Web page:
As a Unitarian Universalist Minister deployed to Afghanistan as an Army chaplain, I faced the daunting challenge of being a good steward of our heritage in the combat zone and bringing the prophetic witness of our principles to bear on the military institution. As a member of the Profession of Arms in service to the Nation I also felt an obligation to provide spiritual leadership to the people of the United States, many of whom have been all too separated from the consequences of our war-making over the past decade. I wrote “A Veteran’s Day Confession for America” to address this harmful separation, facilitate purification and cleansing, restore connections, and reconcile us to right relationships.
I have Chris’ permission to share his confession here. Though it was on his CLF blog, due to the investigation, it had to be temporarily taken down. However, Chris expects it to return to the public eye by the end of this week (as of 4/19/13 it is up with a new disclaimer posted at the bottom).
I encourage you not to skim through the Confession. It is worthy of your slowing down, setting aside both time to read it and all other tasks. Imagine hearing this in his voice (here’s a video clip where you can see Chris and hear his voice). Imagine being in a war zone as you listen, your minister sharing it in a circle as part of worship. Imagine that you are connected to the war’s devastation, that you are connected to the military, that you are connected to this war’s legacy — because you are. Because I am. Because we all are. Remember that interdependent web of all existence of which we are a part? That web is this: our culpability; this confession, aspirationally collective.
A Veteran’s Day Confession for America
November 11, 2012
On this Veteran’s Day Let us confess our sins before God and neighbor.
Most Merciful God
we confess that we have sinned against you
in thought, word, and deed by what we have done,
and what we have left undone.
We have become people of the lie
out to tame the frontier wilderness
while the beast within lurks hidden in shadow
paralyzing us in a perpetual state of denial.
We have made war entertainment
enjoying box seats in the carnival of death
consuming violence, turning tragedy
into games raising our children
to kill without remorse.
We have morally disengaged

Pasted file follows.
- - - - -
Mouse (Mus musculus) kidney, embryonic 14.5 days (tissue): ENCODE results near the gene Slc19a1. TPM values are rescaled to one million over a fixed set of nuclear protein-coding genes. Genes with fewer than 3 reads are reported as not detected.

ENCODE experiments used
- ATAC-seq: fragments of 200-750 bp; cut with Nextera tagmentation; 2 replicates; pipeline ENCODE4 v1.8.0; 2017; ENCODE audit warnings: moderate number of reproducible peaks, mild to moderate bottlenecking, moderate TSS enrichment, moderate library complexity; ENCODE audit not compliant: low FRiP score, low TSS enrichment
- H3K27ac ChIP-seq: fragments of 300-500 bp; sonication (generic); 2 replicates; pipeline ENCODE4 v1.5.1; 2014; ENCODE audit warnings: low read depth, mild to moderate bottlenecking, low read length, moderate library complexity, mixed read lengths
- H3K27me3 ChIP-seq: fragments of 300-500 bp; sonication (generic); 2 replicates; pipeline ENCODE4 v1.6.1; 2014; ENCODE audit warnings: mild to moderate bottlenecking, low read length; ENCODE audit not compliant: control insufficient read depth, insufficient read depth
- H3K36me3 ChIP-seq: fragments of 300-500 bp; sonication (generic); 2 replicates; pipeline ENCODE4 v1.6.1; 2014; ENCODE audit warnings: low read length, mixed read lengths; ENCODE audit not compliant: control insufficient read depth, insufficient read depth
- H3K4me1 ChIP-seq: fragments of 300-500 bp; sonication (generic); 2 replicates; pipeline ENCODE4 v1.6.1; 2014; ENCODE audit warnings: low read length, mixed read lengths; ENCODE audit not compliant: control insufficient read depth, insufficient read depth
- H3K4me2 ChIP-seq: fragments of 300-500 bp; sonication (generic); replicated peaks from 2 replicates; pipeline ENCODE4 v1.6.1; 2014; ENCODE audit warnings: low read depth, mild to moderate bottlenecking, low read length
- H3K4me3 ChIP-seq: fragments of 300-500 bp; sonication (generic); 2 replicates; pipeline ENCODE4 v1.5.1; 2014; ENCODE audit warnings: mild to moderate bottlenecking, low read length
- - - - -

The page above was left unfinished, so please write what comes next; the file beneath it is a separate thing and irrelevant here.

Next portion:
outsourcing our killing to the one percent
forgetting they follow our orders
the blood they shed is on our hands too.
We have insulated ourselves
from the painful truths veterans carry
our bumper magnets proclaim, “support our troops”
but for too many, suicide is the only panacea
our insulation is their isolation.
We have made our veterans into false idols
blood sacrifice on the National Altar of War
parades and medals perpetuate the hero myth
glorifying those who kill and die on our behalf.
We have betrayed the dead saying,
“they will never be forgotten”
yet how many among us
can name a single war casualty
of the past decade?
We have sanitized killing
and condoned extrajudicial assassinations
death by remote control
war made easy without due process
protecting ourselves from the human cost of war.
We have deceived ourselves saying,
“Americans do not kill civilians; terrorists do”
denying the colossal misery our wars inflict on the innocent
the national closet bursts with skeletons.
We have abandoned our Afghan allies
luring them in with promises of safety and security
then failing to follow through with promises made
using them and leaving them to an almost certain death.
Almighty God, on this Veteran’s Day
help us to turn from this wayward path
deliver us from indifference, callousness, and self deception
fill us with compassion for all who bear the burdens of our wars.
Grant us the courage to pay attention,
to stay engaged so we may listen without judgment,
and give honor
to whomever honor is due.
Rev. Chris J. Antal, Kandahar, Afghanistan November 9, 2012